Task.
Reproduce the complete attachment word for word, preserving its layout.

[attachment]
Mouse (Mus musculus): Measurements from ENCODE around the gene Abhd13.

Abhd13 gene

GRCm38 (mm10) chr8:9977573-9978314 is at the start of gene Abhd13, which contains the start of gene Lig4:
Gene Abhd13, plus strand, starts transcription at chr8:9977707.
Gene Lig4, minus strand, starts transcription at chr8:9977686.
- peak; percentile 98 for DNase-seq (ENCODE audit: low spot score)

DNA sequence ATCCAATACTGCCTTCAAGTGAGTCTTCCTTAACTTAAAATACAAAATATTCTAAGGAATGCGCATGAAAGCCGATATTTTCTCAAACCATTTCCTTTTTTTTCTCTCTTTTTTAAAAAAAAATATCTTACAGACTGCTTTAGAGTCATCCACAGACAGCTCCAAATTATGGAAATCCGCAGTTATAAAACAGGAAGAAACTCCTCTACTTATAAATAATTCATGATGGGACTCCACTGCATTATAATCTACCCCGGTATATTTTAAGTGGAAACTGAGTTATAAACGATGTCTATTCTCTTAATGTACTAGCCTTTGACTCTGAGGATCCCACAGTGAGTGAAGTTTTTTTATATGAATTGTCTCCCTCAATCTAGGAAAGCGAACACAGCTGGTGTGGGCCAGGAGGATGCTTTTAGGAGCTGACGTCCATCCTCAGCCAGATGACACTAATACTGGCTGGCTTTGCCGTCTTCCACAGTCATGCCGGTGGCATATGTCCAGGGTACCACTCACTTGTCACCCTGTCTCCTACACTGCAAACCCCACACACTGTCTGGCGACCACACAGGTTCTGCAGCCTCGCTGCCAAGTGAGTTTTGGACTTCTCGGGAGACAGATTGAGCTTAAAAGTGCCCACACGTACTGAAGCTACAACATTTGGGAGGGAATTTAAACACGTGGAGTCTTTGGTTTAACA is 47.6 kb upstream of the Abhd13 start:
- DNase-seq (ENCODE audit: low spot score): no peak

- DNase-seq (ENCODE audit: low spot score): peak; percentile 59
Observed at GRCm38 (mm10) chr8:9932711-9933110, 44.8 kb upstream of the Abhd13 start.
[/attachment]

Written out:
Mouse (Mus musculus): Measurements from ENCODE around the gene Abhd13.

Abhd13 gene

GRCm38 (mm10) chr8:9977573-9978314 is at the start of gene Abhd13, which contains the start of gene Lig4:
Gene Abhd13, plus strand, starts transcription at chr8:9977707.
Gene Lig4, minus strand, starts transcription at chr8:9977686.
- peak; percentile 98 for DNase-seq (ENCODE audit: low spot score)

DNA sequence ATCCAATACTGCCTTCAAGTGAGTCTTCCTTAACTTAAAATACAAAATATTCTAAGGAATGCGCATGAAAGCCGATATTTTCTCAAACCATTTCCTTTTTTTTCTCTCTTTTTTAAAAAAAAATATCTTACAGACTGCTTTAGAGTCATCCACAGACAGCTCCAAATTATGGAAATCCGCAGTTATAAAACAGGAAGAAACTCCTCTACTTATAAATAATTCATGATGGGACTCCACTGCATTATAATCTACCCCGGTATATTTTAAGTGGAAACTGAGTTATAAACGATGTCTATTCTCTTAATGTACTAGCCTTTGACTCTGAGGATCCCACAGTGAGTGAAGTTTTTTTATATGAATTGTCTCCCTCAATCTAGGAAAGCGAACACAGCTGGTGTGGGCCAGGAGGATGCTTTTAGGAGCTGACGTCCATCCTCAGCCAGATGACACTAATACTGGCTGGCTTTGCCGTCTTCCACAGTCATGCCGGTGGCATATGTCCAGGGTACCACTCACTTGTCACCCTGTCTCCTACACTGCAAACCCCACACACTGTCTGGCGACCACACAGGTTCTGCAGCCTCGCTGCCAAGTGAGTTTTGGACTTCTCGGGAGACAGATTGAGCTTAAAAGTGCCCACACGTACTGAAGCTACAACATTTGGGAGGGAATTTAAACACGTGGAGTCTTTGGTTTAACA is 47.6 kb upstream of the Abhd13 start:
- DNase-seq (ENCODE audit: low spot score): no peak

- DNase-seq (ENCODE audit: low spot score): peak; percentile 59
Observed at GRCm38 (mm10) chr8:9932711-9933110, 44.8 kb upstream of the Abhd13 start.